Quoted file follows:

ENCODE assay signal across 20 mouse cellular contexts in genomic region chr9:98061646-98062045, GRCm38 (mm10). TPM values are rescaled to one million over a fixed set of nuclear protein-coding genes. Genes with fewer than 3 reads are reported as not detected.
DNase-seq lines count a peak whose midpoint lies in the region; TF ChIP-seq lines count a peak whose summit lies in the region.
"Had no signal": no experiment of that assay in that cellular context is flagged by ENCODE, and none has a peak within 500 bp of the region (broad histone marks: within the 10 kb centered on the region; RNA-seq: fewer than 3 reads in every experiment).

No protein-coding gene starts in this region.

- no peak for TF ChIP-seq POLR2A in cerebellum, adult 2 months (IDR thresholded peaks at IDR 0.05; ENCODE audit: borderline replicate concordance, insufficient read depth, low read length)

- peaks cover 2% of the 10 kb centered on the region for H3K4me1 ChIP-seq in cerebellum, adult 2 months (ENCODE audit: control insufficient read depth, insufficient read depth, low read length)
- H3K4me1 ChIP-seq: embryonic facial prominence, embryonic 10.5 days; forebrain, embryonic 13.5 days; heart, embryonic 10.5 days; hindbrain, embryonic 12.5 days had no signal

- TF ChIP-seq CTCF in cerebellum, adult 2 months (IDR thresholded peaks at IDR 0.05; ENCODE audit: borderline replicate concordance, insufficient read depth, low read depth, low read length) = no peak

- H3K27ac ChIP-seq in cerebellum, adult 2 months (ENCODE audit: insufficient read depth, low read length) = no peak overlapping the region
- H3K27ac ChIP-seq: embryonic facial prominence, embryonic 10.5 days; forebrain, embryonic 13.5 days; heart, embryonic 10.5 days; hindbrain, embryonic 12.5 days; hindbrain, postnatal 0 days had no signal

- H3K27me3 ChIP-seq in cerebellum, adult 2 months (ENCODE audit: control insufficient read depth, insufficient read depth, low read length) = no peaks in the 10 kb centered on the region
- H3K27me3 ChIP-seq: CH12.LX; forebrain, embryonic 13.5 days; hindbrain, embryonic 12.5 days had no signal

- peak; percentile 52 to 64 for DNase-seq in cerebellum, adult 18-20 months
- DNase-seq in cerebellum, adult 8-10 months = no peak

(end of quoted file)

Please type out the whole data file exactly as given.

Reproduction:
ENCODE assay signal across 20 mouse cellular contexts in genomic region chr9:98061646-98062045, GRCm38 (mm10). TPM values are rescaled to one million over a fixed set of nuclear protein-coding genes. Genes with fewer than 3 reads are reported as not detected.
DNase-seq lines count a peak whose midpoint lies in the region; TF ChIP-seq lines count a peak whose summit lies in the region.
"Had no signal": no experiment of that assay in that cellular context is flagged by ENCODE, and none has a peak within 500 bp of the region (broad histone marks: within the 10 kb centered on the region; RNA-seq: fewer than 3 reads in every experiment).

No protein-coding gene starts in this region.

- no peak for TF ChIP-seq POLR2A in cerebellum, adult 2 months (IDR thresholded peaks at IDR 0.05; ENCODE audit: borderline replicate concordance, insufficient read depth, low read length)

- peaks cover 2% of the 10 kb centered on the region for H3K4me1 ChIP-seq in cerebellum, adult 2 months (ENCODE audit: control insufficient read depth, insufficient read depth, low read length)
- H3K4me1 ChIP-seq: embryonic facial prominence, embryonic 10.5 days; forebrain, embryonic 13.5 days; heart, embryonic 10.5 days; hindbrain, embryonic 12.5 days had no signal

- TF ChIP-seq CTCF in cerebellum, adult 2 months (IDR thresholded peaks at IDR 0.05; ENCODE audit: borderline replicate concordance, insufficient read depth, low read depth, low read length) = no peak

- H3K27ac ChIP-seq in cerebellum, adult 2 months (ENCODE audit: insufficient read depth, low read length) = no peak overlapping the region
- H3K27ac ChIP-seq: embryonic facial prominence, embryonic 10.5 days; forebrain, embryonic 13.5 days; heart, embryonic 10.5 days; hindbrain, embryonic 12.5 days; hindbrain, postnatal 0 days had no signal

- H3K27me3 ChIP-seq in cerebellum, adult 2 months (ENCODE audit: control insufficient read depth, insufficient read depth, low read length) = no peaks in the 10 kb centered on the region
- H3K27me3 ChIP-seq: CH12.LX; forebrain, embryonic 13.5 days; hindbrain, embryonic 12.5 days had no signal

- peak; percentile 52 to 64 for DNase-seq in cerebellum, adult 18-20 months
- DNase-seq in cerebellum, adult 8-10 months = no peak